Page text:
A team of Nottingham archaeologists are using a 3D laser scanner to produce a three dimensional record of Nottingham's caves. So far they have completed 35 of Nottingham's 150 accessible caves, including several of Nottingham Castle's (pictured).
The project began in March 2010. "We've done quite a wide range of caves in that time in terms of age and uses, from domestic caves to pub cellars to sand mines and tunnels under the castle," said Dr David Walker of Trent and Peak Archaeology.
Nottingham's 450 sandstone caves date back to the medieval period. Over the years they have been used as dungeons, beer cellars, cess-pits, tanneries and air-raid shelters. Here you can see the caves of the Trip to Jerusalem public house.
The two year project is costing £250,000 and is being funded by, among others, English Heritage and the University of Nottingham. "The caves have proved an important part of Nottingham's history for nearly a thousand years," said Dr Walker.
The team of two full-time archaeologists can scan a simple cave in one day and the data produced takes a couple of days to process. But larger caves can take longer. This photo shows the caves behind the doors into the rock on Castle Road.
The enormous Peel Street cave system behind Mansfield Road (seen here in silhouette) took eight days of underground work. The caves were cut between 1780 and 1820 to extract sand for the building and glassmaking industries.
This rendered image shows a wine cellar and rustic lounge cave beneath Newcastle Terrace, The Park, Nottingham. "This cave is likely to have been designed by the Nottingham Architect T.C. Hine in the 1860s," said Dr David Walker.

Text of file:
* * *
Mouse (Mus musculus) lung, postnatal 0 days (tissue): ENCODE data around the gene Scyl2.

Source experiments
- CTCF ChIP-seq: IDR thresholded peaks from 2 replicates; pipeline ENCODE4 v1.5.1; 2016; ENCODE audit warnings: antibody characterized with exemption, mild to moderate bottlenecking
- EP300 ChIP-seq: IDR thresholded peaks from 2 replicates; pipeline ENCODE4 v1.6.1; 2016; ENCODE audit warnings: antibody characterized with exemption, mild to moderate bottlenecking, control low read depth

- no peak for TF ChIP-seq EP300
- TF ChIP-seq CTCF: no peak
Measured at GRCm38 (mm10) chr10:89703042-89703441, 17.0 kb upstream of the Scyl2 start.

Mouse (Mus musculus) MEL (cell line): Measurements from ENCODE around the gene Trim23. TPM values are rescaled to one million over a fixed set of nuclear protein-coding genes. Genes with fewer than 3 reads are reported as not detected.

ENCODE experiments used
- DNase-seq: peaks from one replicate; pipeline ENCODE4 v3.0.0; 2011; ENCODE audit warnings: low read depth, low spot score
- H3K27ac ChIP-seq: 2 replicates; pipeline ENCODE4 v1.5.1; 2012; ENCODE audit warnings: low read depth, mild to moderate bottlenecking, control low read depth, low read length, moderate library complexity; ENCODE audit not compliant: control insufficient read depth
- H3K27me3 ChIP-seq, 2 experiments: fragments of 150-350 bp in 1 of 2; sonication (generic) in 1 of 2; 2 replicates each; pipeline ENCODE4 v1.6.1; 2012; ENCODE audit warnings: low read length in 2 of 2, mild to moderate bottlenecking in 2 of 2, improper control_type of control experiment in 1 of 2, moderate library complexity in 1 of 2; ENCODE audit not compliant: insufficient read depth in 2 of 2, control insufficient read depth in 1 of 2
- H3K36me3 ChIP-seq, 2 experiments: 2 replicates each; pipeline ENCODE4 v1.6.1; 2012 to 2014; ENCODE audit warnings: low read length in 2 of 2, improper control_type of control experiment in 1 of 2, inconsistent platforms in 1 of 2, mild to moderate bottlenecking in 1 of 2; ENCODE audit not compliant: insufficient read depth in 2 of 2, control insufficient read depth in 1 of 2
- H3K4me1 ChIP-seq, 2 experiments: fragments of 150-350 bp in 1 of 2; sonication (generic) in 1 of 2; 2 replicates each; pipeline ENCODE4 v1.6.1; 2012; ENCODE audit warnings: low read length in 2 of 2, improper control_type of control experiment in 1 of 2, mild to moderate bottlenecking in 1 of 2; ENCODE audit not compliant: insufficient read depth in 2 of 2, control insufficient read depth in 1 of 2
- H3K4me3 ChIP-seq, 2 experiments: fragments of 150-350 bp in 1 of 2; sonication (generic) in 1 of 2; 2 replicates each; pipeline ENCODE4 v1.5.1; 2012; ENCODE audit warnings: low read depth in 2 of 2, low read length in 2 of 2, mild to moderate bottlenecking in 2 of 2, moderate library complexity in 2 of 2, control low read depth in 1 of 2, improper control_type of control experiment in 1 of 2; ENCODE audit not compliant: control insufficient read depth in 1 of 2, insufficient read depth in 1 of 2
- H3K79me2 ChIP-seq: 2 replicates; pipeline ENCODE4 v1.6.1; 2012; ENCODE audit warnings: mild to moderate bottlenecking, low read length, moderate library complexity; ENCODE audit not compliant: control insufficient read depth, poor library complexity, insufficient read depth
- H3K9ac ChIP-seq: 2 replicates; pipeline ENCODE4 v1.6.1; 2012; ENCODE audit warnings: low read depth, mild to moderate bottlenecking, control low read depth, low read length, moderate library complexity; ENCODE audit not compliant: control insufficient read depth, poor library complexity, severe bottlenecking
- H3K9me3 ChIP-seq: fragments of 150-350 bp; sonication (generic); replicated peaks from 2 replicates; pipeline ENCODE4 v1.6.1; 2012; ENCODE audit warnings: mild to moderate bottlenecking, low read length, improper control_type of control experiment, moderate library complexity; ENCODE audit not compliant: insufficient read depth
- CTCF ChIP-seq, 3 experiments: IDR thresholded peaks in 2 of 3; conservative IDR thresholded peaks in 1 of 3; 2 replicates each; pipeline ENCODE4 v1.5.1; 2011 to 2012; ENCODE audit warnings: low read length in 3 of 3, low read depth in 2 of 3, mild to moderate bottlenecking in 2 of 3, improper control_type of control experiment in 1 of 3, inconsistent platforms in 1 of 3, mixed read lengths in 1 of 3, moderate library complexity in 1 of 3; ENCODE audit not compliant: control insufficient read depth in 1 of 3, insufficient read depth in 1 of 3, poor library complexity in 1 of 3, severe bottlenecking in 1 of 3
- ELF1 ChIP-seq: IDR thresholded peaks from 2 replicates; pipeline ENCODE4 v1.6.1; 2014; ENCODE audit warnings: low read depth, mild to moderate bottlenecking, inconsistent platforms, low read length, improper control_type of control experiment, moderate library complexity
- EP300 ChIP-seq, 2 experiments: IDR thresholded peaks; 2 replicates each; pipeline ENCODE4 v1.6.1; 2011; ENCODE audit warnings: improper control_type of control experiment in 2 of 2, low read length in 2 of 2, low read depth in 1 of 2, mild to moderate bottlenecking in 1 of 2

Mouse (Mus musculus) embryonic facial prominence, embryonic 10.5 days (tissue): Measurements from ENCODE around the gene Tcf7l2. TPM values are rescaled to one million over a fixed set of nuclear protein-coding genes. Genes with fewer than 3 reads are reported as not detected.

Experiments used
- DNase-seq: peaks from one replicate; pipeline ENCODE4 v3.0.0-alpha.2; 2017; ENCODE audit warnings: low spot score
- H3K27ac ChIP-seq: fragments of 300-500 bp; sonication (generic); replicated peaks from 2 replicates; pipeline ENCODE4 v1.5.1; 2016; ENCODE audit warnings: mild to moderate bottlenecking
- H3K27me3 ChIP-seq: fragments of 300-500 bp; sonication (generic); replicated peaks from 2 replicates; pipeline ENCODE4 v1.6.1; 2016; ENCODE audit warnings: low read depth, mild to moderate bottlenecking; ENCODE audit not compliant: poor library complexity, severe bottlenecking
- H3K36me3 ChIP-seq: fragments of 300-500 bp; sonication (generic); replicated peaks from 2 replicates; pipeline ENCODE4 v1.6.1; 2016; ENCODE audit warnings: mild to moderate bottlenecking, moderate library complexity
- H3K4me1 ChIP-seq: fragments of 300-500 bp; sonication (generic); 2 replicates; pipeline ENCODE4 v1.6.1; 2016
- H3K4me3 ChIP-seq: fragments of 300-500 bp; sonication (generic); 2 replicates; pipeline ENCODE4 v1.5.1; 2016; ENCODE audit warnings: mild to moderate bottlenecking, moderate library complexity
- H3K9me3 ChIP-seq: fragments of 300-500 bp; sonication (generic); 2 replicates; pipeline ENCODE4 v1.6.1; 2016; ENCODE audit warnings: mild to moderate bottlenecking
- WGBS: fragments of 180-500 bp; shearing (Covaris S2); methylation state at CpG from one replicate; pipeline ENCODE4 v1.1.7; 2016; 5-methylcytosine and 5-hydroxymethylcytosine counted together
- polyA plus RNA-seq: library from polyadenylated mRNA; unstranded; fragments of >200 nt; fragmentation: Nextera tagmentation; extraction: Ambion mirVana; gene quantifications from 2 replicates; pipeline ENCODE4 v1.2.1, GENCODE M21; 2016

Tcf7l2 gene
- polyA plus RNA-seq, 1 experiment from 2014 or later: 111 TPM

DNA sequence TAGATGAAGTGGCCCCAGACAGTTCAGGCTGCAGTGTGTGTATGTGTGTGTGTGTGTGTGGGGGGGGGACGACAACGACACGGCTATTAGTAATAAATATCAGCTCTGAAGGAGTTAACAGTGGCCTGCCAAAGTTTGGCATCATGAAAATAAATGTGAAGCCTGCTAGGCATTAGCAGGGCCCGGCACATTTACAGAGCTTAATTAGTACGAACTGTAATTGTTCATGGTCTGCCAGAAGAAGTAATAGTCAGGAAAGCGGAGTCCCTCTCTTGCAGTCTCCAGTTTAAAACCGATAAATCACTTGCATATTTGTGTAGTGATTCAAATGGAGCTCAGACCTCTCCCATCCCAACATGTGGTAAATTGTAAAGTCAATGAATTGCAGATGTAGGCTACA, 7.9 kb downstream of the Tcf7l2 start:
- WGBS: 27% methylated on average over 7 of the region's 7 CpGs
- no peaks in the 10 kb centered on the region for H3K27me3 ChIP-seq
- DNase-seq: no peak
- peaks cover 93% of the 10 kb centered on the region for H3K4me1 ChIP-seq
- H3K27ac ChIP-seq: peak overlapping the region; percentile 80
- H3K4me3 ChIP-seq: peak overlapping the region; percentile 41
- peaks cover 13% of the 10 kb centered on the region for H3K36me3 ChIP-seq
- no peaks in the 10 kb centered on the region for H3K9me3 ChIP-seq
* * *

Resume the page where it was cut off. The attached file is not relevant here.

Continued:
Three cave systems - King David's Dungeon, the Western Passage and Mortimer's Hole - are visible in this laser-scanned image of Nottingham Castle and the Castle Rock.
The caves beneath the Guildhall (or old city courts) on Burton Street were used as air raid shelters during the war and then as the proposed seat of local government in case of nuclear attack during the Cold War.
Dr Walker said access is the main problem the team face, sometimes legal (caves in private ownership), sometimes physical (caves blocked / bricked up / flooded). The cave system beneath 29-35 Goose Gate in Hockley includes a medieval malting.
"Most cave owners have been very helpful and forthcoming, some even allowing us into their homes," said the archaeologist. The medieval malting at 8 Castle Gate is a Scheduled Ancient Monument.
This means that it has been declared a site of national importance and is protected. This photo shows a pillar inside the maltings. Maltings were used as part of the brewing process. Nottingham was famous for its ales for hundreds of years.
Survey work will be finished in 2011. All the data and images will appear online at nottinghamcavessurvey.org.uk. It is hoped the project will encourage city residents and visitors to appreciate the caves for the unique historical resource they are.